Coca-Cola is introducing new bottles made from 100% recycled plastic material across its portfolio, the beverage giant said in a statement. Its new innovations will reduce the use of new plastic by more than 20% compared to 2018.
Coca-Cola said the new packaging will be gradually rolled out during the first half of the year in select states for brands including Coca-Cola, Diet Coke, Coke Zero Sugar, Coca-Cola flavors, Fanta, Sprite and Dasani. The company is creating a new smaller 13.2-ounce bottle size for many of its soft drinks that will used the recycled plastic, but will use recycled plastic in some 20-ounce bottles as well. Smartwater will introduce 18-ounce aluminum bottles this month and 20-ounce bottles made from recyclable material in July.
The Atlanta-based beverage giant is the among several companies in the food and beverage space looking to improve its environmental footprint by reducing its use of plastic, recycling more of the material or transitioning other offerings to aluminum.
As consumers make decisions based not only on what's inside a package, but on the actual packaging itself, food and beverage companies have been moving aggressively to give that packaging more attention.
Spirits maker Bacardi is moving to bottle all its brands in 100% biodegradable plastic packaging made with plant-based oils by 2023, and Rebbl is transitioning to 100% recycled and recyclable plastic bottles for all of its 12-ounce organic plant-based beverages. Diageo partnered to launch sustainable packaging company Pulpex Limited, and the spirits giant will be testing paper bottles. And Vita Coco is launching a water line packaged in aluminum cans.
Coca-Cola's archrival PepsiCo pledged to reduce virgin plastic content across its beverage business by 35% by 2025. The company is working to make 100% of its packaging recyclable, compostable or biodegradable by 2025, which reportedly was about 90% complete as of last July. The company is partnering with Diageo's Pulpex Limited initiative to develop and scale paper bottles for its beverages.
For Coca-Cola, recyclable plastic is a major step in helping the soda, tea, water and sports drink maker achieve its own sustainability goals. In 2018, Coca-Cola pledged to collect and recycle the equivalent of a bottle or can for every one it sells by 2030, make 100% of its packaging recyclable by 2025 and use 50% recycled material in the company's bottles and cans by 2030.
As food and beverage companies switch to sustainable packaging, it's more than just an altruistic move. A study released last September by Shorr Packaging found 47% of respondents said they relied on packaging to inform their purchase of brands they were previously unfamiliar with during the prior three months. At the same time, 58% were likely or very likely to purchase food products in packages that clearly stated they are recyclable or reusable.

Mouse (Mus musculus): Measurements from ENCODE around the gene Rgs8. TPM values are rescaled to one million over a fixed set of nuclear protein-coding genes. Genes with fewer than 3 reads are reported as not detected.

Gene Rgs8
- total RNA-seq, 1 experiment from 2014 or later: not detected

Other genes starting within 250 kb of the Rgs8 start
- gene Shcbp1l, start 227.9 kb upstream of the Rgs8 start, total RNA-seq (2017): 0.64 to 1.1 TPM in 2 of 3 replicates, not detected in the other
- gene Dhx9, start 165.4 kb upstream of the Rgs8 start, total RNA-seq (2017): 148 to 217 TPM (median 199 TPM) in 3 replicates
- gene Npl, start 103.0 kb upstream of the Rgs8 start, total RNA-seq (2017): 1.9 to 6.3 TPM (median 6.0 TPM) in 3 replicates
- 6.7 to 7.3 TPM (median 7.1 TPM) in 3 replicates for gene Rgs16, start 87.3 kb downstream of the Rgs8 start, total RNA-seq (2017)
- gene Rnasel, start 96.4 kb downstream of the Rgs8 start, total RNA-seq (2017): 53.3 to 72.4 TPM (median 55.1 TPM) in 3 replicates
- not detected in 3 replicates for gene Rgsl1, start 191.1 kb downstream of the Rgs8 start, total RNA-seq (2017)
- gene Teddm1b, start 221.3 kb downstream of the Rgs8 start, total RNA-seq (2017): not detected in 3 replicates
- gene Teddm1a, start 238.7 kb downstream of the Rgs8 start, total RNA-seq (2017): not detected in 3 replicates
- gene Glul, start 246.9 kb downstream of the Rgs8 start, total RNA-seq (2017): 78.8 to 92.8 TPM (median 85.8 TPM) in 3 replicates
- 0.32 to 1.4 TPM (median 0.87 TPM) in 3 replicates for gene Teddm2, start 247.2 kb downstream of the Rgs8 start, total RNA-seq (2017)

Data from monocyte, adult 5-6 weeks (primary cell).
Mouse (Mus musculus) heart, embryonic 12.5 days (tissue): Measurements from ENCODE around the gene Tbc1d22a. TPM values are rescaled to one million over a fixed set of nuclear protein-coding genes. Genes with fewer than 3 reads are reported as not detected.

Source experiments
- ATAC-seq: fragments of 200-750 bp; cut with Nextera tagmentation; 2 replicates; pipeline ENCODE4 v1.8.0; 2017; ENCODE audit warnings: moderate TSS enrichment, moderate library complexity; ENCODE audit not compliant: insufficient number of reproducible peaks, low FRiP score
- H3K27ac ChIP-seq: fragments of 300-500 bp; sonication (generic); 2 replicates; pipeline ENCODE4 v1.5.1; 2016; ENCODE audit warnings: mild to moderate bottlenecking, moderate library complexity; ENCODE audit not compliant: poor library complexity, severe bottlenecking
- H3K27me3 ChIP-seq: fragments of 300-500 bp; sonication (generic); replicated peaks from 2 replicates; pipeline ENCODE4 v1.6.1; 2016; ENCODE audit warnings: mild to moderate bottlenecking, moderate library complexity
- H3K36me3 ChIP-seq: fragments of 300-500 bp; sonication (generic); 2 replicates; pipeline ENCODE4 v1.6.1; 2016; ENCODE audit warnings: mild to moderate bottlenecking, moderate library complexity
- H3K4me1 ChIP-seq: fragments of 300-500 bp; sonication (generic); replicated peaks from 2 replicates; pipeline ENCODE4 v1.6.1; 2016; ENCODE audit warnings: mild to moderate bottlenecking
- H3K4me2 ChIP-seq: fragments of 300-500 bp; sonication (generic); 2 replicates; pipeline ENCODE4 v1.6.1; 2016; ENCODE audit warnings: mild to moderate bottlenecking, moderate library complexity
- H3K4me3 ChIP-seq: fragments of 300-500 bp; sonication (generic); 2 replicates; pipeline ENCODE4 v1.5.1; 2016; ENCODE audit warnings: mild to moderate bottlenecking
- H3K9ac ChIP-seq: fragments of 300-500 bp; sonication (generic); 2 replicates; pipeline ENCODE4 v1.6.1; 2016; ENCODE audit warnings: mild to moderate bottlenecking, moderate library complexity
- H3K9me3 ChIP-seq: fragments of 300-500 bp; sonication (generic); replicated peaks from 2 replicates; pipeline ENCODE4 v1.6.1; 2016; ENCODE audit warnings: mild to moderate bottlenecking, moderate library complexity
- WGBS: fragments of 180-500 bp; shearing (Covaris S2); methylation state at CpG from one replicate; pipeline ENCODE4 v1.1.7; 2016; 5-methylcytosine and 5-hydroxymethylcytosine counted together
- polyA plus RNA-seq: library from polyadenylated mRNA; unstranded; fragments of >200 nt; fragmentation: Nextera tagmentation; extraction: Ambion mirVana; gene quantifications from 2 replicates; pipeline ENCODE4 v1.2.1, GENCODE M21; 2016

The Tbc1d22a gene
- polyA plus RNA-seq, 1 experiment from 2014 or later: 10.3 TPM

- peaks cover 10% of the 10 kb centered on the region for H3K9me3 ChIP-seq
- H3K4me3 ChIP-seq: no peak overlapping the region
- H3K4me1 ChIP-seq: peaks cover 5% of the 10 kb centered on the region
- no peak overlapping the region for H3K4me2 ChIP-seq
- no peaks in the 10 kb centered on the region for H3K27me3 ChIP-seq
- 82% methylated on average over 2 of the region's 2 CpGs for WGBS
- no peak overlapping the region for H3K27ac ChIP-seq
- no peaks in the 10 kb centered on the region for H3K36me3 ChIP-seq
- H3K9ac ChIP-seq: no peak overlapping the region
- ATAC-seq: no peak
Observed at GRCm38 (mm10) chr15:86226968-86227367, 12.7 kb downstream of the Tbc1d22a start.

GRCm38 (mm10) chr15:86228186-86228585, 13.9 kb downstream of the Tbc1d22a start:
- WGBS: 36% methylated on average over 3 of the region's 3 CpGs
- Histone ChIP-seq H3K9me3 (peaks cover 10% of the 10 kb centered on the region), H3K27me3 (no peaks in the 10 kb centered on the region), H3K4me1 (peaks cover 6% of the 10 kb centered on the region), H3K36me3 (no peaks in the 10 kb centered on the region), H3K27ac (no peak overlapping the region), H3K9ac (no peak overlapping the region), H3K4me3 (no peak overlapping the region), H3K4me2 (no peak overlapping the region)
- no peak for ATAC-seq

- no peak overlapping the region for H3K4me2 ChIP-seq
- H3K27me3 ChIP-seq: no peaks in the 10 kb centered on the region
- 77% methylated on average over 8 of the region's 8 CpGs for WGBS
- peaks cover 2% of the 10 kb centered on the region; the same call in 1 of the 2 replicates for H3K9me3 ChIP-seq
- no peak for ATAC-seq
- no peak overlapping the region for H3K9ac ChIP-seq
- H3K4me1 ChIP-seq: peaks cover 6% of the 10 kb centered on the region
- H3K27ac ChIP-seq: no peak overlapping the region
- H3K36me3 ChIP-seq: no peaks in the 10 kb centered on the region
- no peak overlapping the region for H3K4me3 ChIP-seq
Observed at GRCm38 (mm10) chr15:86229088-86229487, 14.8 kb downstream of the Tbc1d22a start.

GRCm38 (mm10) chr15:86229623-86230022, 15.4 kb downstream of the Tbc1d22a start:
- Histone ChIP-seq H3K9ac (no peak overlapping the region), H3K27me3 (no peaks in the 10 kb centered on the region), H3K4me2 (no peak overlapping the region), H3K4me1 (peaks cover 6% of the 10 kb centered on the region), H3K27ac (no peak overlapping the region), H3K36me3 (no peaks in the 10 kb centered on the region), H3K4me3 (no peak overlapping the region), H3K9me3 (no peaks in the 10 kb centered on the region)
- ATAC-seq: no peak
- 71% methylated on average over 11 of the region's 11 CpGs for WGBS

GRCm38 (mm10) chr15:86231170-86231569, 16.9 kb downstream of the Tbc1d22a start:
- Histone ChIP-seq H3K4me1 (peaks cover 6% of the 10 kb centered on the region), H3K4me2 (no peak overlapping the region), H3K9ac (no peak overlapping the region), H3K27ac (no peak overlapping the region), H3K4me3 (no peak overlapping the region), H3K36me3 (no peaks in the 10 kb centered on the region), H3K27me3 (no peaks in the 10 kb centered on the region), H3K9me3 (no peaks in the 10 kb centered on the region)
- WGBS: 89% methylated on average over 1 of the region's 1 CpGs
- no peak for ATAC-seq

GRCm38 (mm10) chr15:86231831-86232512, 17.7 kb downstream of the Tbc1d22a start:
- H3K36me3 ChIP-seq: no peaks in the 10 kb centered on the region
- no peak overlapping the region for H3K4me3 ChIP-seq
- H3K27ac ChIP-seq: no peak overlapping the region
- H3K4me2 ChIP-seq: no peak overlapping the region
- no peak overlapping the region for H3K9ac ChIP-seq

A shift toward recycled plastic may be a way to maintain the presence of the material for beverage makers while playing a role in reducing the company's impact on the environment. Bea Perez, Coca-Cola's head of sustainability, told the BBC in early 2020 the company would not stop using plastic; consumers like it because they’re able to reseal their beverages and the packaging is lightweight. She also said getting rid of plastic altogether and using only aluminum and glass packaging could push up the company's carbon footprint and hurt sales.
While plastic packaging is liked for its affordable cost and ability to keep products fresh, endure temperature changes, it is bad for the environment. While 396 million tons of plastics are produced annually worldwide, recycled PET accounts for only about 12% to 14% of plastic packaging, according to estimates. Along with turning to more recyclable plastic in their packaging, Coca-Cola and other companies need to get consumers to follow through on actually recycling their bottles rather than tossing them in the trash.
As the largest on-pack messaging effort ever taken on by Coca-Cola, the company said each 100% recyclable bottle will feature a “Recycle Me Again” message on the label to inspire people to take action so the packages can be remade into new ones.
Kate Melges, Greenpeace USA senior plastics campaigner, said while moving to recycled content will help reduce the need for producing some new fossil fuel plastic, it is not enough to meaningfully curtail the cycle of plastic production and pollution. An anti-plastic group, Break Free From Plastic, recently named Coca-Cola the world’s worst plastic polluter, she noted. "If Coke wants to make real news, it should announce that it is finally ending its reliance on plastics altogether," Melges said in a statement.